On Friday's edition of MSNBC's "Deadline: White House," former CIA Director John Brennan slammed the Republican Party as "moral cowards" for sticking by former President Donald Trump through all of his ugly behavior and scandals.
And all of that could put Republicans in a deep bind if Trump ends up indicted in the federal investigation of classified documents stashed at his Mar-a-Lago resort, he continued.
"Some of those items might have been benign, but what I'm worried about are those top-secret documents that are critically important to our national security," said Brennan. "And he seemed to treat all of these items with that callous disregard, believing that he had the ability and was entitled to keep them in whatever manner he wanted. And so again, I think this just underscores just how irresponsible and reckless he was throughout his presidency. This has come to light, but just imagine some of the stories that some of those advisers could tell should they want to about what he actually did with this nation's secrets."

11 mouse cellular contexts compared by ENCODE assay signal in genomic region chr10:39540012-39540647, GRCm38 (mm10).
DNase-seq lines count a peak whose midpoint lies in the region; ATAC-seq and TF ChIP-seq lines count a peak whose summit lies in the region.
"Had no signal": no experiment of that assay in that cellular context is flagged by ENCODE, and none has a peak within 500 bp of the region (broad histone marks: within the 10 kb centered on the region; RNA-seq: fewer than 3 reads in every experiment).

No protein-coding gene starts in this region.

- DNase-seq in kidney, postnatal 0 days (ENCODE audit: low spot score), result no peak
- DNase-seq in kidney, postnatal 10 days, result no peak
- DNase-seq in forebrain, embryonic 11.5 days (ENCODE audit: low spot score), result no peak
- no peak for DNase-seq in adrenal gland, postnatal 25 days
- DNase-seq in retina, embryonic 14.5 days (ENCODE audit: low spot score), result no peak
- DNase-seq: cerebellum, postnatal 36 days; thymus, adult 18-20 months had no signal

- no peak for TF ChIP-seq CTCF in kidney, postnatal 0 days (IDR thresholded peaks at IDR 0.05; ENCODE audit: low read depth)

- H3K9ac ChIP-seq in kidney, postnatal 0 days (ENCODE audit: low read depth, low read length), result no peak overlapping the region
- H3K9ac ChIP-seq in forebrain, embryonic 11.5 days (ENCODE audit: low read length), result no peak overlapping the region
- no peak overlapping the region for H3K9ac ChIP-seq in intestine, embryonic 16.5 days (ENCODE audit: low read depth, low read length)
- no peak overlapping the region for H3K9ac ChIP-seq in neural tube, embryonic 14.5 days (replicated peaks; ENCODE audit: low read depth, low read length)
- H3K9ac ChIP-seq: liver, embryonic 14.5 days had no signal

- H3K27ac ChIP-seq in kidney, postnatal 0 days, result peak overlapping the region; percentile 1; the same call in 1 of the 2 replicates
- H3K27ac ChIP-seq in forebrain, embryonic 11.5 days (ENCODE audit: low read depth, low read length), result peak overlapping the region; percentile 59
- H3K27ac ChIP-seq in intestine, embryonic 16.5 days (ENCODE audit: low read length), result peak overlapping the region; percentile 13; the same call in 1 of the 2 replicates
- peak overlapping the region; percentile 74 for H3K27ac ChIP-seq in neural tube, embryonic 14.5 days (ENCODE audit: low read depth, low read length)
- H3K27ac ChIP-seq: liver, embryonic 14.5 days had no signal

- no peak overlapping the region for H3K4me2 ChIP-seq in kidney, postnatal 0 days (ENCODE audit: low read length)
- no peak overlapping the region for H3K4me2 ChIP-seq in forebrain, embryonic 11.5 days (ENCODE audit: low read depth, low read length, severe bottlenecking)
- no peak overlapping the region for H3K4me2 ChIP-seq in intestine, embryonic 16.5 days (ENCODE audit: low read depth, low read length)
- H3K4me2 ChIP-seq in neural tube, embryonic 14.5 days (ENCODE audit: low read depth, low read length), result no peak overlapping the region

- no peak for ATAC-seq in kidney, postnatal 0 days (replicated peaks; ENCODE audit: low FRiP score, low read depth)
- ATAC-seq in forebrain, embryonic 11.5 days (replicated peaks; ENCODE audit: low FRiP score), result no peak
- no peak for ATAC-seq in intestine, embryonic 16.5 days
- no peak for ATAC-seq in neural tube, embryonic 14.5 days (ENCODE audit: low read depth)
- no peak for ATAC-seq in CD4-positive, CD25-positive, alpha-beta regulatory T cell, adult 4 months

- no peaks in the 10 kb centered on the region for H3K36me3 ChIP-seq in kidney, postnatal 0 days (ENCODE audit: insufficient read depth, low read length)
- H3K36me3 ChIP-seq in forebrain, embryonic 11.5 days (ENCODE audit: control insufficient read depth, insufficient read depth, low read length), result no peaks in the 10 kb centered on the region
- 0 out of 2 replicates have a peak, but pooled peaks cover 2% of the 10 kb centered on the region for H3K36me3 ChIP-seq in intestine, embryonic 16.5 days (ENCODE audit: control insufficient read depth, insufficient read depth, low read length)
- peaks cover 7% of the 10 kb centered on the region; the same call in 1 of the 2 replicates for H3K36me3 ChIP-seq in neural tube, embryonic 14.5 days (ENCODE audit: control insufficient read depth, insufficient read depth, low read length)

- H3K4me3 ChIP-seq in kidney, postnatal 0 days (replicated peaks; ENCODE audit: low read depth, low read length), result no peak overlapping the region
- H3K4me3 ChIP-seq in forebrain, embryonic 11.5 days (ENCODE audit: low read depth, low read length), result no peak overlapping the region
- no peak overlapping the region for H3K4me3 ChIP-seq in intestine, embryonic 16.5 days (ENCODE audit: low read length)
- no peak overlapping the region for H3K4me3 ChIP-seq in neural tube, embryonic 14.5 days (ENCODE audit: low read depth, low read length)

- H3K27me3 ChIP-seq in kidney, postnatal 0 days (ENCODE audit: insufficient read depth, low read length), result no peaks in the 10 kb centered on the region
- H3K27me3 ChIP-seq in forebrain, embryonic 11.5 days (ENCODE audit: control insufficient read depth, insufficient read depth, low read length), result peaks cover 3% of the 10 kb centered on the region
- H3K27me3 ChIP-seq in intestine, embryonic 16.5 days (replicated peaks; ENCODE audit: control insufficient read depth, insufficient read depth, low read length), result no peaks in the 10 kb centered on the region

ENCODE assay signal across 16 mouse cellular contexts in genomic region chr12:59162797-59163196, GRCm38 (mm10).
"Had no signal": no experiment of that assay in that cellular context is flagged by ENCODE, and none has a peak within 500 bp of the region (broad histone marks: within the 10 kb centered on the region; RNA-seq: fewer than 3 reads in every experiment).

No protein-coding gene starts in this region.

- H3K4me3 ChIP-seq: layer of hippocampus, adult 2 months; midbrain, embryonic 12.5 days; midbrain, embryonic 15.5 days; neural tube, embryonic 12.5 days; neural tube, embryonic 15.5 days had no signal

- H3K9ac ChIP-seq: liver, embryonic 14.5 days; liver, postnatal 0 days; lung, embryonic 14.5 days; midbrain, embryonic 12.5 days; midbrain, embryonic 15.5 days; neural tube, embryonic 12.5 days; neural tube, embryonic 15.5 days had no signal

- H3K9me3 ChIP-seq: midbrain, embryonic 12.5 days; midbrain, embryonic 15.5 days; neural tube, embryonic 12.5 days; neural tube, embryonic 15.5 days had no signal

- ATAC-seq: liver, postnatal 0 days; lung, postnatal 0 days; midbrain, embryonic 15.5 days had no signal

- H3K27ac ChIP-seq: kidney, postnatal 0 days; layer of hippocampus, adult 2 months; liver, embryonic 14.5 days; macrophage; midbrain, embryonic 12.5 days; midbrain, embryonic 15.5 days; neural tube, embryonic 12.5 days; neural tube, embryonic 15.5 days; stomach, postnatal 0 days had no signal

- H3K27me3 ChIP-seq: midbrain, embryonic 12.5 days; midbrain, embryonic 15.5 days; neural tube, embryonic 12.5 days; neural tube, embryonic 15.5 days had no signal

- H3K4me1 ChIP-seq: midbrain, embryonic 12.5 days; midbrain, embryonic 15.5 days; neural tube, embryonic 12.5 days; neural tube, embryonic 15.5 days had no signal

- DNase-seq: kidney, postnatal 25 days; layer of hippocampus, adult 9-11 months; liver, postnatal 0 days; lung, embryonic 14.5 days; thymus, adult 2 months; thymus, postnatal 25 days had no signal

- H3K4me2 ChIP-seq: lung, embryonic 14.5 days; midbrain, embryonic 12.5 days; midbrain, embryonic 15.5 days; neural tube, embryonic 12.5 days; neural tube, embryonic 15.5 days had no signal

"Do you think we'll ever find out?" asked anchor Nicolle Wallace.
"I don't think we'll find out everything, but I'm hoping that there's going to be accountability for what I do believe is criminal responsibility on Donald Trump's part," said Brennan. "And I'm still shocked that today, there's any American that supports him or has even the slightest bit of respect for him. But if he is going to be indicted and going to be convicted, I think it will make it much more difficult for a lot of these Republicans in Congress, these moral cowards, who continue to not talk about him in real terms, in terms of what he has done to this country."
"So, again, if we can — if the courts are going to find him guilty of this criminal behavior, I think it will block his path to the presidency once again," Brennan added. "But I think it will clearly expose just how irresponsible, reckless he was when he was at the White House."
John Brennan calls Republicans "moral cowards" www.youtube.com